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Friday, April 20, 2007  
Radiating Distrust of Bomb Tests

By: Michael Fitzgerald
Published In: Stockton Record

Stockton is an unlikely target for terrorists. Yet some people are worried that Uncle Sam himself poses a danger by exploding radioactive material in the county.

It's been happening for years at a place called Site 300, a 7,000-acre weapons test site for Lawrence Livermore National Laboratory in the hills south of Tracy.

The government says it's safe.

Activists say it's time to take a good, hard look at what's going on down there. Especially since the top-secret lab recently applied to do a lot more of it.

Lawrence lab's job is to develop and to "ensure the safety and reliability of the nation's nuclear weapons." A 1992 test ban forbids real bomb tests. Scientists run simulations.

The lab applied in November to more than triple the amount of explosives it detonates.

Air pollution officials said yes; they changed their minds, though, temporarily at least, upon learning the lab intends to use radioactive materials in the explosions.

The lab, in its first application, left that little detail out. The lab has taken a lot of guff for this. Oh, hey, ha ha, did we forget to mention the radioactivity?

In fact, the lab proposes to explode around 60 toxic and radioactive elements that will be dispersed by the blasts, cautions Marylia Kelley, head of Tri-Valley Communites Against Radioactive Environment, or Tri-Valley CAREs.

"People in Stockton should care, because the prevailing wind goes from the south to the north in the rainy season," Kelley said. "So the people in the Central Valley are in fact the down-winders from Site 300."

One of the materials used in the tests is U-238, also called depleted uranium, or DU. It is radioactive. It can cause cancer and other lethal diseases, sometimes years after exposure.

So just because cancer rates aren't spiking in Tracy, that doesn't mean they won't, Kelley said.

"So the lab can argue that the risk is small, and that the lab believes that it's OK," said Kelley. "But is it OK to the family whose child gets sick and dies?"

There may be a skullduggery-free reason why the lab did not mention radioactivity in its permit application. Air pollution boards don't regulate radioactivity. Other agencies do.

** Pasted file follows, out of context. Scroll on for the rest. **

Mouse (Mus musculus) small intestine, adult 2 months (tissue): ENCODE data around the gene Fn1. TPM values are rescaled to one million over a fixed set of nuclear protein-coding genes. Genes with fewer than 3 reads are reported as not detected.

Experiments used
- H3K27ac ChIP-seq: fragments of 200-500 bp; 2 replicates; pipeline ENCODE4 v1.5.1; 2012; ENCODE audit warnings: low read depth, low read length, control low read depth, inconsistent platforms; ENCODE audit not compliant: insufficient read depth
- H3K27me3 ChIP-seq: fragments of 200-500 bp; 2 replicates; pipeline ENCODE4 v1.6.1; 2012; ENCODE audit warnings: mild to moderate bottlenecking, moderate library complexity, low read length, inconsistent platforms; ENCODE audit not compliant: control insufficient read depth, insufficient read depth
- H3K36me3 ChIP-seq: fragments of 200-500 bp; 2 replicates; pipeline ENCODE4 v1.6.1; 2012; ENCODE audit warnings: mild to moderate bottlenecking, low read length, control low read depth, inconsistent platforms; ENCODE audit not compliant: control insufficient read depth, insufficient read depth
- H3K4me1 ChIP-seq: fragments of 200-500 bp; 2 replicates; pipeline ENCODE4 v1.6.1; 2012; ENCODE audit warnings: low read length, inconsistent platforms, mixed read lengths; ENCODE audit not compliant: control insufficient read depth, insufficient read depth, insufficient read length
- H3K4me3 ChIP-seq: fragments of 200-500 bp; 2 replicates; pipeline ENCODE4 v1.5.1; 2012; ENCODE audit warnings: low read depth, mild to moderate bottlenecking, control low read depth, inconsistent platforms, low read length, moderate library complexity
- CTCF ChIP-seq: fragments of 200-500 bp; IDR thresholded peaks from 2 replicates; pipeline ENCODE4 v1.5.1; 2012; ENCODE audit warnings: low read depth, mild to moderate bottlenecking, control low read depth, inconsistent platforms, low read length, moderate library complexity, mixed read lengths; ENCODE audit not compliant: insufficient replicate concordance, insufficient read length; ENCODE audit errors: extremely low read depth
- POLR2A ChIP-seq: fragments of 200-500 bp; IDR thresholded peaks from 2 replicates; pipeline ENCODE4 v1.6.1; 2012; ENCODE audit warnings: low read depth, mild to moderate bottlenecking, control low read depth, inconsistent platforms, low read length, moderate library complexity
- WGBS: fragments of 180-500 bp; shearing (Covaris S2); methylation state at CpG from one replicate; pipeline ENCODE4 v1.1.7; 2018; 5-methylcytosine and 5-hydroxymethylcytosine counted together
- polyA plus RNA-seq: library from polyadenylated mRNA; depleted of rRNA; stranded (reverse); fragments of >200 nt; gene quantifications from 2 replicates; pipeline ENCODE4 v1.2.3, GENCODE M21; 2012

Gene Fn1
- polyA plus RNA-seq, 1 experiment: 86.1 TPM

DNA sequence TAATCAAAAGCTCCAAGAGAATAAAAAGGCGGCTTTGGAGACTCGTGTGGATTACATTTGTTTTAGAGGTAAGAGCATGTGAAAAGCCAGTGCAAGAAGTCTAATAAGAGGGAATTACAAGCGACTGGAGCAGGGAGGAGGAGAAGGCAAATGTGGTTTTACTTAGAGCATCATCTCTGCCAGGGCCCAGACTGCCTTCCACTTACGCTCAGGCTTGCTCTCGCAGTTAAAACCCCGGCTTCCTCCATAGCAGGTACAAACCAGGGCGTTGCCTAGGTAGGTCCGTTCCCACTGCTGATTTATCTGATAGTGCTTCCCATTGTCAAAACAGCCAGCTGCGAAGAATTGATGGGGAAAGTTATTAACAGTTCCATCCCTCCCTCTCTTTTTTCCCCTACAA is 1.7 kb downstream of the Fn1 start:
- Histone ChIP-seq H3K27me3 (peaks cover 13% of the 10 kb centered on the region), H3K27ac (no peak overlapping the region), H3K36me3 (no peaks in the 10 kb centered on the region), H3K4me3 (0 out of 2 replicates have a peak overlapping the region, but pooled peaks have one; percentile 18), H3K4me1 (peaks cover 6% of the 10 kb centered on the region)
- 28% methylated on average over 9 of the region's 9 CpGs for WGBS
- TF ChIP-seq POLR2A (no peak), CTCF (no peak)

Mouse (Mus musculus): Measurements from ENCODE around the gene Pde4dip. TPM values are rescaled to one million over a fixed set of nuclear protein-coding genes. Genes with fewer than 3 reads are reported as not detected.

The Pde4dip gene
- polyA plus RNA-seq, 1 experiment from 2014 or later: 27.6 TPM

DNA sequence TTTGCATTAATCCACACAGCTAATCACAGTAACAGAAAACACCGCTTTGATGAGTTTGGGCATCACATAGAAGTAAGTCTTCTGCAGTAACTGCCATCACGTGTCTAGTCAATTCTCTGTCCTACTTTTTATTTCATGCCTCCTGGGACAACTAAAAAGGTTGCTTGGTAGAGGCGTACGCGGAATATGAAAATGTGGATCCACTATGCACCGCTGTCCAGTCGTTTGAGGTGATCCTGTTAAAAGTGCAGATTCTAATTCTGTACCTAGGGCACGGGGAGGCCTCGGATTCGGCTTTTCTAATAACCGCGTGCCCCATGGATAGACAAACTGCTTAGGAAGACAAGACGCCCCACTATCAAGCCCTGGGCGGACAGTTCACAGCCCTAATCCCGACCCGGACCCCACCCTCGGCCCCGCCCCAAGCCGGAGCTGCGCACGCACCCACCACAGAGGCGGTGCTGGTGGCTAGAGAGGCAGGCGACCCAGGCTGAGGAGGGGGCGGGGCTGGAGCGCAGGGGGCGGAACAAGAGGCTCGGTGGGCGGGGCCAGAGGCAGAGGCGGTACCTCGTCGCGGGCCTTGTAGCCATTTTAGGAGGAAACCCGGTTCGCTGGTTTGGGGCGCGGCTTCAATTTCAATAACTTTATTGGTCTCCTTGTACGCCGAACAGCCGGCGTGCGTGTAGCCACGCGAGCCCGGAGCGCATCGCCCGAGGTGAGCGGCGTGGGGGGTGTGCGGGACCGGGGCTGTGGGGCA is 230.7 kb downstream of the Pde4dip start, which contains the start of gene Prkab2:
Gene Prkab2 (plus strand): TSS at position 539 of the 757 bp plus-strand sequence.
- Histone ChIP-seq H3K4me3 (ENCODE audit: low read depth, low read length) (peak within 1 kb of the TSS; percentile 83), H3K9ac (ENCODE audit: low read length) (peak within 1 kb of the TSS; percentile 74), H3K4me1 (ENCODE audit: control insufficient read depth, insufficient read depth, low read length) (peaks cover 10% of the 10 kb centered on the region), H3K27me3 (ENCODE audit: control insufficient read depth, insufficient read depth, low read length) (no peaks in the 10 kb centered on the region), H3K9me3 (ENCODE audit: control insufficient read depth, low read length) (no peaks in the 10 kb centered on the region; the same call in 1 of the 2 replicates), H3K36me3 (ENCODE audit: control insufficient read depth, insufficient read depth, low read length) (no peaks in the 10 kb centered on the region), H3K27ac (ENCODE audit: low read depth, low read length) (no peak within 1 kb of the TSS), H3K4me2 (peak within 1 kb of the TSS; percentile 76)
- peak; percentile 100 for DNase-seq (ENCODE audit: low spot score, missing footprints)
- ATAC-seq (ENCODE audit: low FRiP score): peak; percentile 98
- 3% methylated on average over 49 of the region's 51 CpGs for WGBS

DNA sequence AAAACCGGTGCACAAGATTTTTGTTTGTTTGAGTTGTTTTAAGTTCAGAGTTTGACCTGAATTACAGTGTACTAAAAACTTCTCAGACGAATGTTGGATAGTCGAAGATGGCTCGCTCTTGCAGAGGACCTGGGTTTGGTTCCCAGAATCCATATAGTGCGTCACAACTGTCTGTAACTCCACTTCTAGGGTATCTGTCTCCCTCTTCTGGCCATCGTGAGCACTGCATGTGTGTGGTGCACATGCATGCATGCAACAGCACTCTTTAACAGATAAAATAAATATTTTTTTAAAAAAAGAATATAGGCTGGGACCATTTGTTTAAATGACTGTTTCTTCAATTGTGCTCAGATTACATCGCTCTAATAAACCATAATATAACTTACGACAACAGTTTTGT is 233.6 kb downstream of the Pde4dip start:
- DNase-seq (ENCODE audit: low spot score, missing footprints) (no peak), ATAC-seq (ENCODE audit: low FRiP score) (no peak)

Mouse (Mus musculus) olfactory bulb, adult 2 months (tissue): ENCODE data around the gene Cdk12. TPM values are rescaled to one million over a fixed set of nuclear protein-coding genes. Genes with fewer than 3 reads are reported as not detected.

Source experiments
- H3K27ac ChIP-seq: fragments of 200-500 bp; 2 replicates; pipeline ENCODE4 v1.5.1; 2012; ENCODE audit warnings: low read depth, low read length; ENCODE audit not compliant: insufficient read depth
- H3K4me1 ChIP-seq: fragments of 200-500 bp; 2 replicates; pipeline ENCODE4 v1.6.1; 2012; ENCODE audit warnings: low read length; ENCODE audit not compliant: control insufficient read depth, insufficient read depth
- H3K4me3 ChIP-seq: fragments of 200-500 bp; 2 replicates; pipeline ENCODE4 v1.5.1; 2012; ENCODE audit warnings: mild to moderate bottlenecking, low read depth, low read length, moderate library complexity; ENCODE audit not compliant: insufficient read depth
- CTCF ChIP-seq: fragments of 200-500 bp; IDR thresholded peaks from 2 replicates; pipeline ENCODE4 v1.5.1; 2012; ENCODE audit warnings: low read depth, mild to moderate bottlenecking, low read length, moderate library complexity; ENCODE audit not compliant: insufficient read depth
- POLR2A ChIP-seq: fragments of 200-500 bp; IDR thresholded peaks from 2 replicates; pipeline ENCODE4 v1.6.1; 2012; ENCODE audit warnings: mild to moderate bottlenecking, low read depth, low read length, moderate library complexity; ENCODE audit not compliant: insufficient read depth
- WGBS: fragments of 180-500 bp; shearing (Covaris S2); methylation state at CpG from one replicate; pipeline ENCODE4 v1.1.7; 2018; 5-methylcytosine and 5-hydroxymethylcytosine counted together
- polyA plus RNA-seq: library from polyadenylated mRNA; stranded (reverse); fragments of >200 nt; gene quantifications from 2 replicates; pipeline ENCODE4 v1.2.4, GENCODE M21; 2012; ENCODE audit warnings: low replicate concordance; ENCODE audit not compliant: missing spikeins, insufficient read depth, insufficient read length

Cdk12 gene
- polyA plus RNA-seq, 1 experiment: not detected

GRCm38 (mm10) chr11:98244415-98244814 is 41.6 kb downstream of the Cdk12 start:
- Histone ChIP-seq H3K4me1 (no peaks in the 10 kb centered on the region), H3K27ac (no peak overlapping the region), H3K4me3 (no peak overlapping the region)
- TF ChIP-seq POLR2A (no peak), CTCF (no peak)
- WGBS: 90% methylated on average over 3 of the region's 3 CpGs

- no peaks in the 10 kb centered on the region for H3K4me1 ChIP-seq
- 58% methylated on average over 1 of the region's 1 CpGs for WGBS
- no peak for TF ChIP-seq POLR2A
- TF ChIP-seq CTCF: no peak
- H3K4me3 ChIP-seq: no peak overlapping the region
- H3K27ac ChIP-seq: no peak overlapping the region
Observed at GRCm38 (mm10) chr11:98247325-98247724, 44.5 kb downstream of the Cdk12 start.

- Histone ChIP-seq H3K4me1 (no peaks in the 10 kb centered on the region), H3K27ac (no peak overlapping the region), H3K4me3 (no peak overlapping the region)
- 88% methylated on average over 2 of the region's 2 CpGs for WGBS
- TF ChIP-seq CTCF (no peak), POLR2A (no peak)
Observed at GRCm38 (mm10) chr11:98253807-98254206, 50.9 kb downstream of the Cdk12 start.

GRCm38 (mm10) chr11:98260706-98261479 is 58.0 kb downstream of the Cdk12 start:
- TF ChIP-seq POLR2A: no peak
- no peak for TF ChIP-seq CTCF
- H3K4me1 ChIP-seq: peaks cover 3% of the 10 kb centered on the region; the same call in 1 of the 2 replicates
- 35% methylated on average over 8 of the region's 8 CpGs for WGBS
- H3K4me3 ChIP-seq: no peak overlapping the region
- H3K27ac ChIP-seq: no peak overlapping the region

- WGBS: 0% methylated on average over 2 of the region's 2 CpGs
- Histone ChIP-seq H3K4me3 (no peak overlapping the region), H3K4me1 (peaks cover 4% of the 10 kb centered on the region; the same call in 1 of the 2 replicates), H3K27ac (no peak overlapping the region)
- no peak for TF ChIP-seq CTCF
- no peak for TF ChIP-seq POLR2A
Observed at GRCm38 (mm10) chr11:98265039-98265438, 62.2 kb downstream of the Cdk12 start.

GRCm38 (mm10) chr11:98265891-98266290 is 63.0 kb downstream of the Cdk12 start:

"This information has been publicly reported in many other venues and has been thoroughly reviewed in the past by the EPA (Environmental Protection Agency)," said Susan Houghton, a lab spokeswoman. "There was no intention to hide anything."

The big question is whether the tests pose a danger. That comes down to the level of radiation emitted by them. Tri-Valley CARES contends there is no safe level of radiation.

But there is, said James Hetrick, physics department chairman at University of the Pacific.

Bananas are radioactive, Hetrick said. Solar winds are radioactive. Many naturally occurring things are radioactive.

"Essentially, radioactivity is all around us," Hetrick said. It's very low level, "and it's a level we have evolved to be able to tolerate."

That's one benchmark. "If what comes over the Altamont is considerably less than the amount we receive from cosmic rays or naturally occurring minerals in the ground, ... or just potassium in bananas, then no, I wouldn't be worried," Hetrick said.

It's less, said Houghton. "The levels are way below EPA's acceptable standards," she said - more than 100 times less than EPA's 10-millirem standard for exposure to the public at Site 300's fence line.

Air pollution officials decided to march the lab's proposal through the state's environmental impact review process. Instead of administrative approval, there are going to be public hearings and public comment.

Probably scientists at the lab are shaking their heads at the rigmarole. But it's a good thing. After all, Site 300 is a "Superfund" site - meaning it's one of the most dangerously contaminated spots in the country. An open process will reassure the public that history isn't repeating itself.

Contact columnist Michael Fitzgerald at (209) 546-8270 or Visit his blog.

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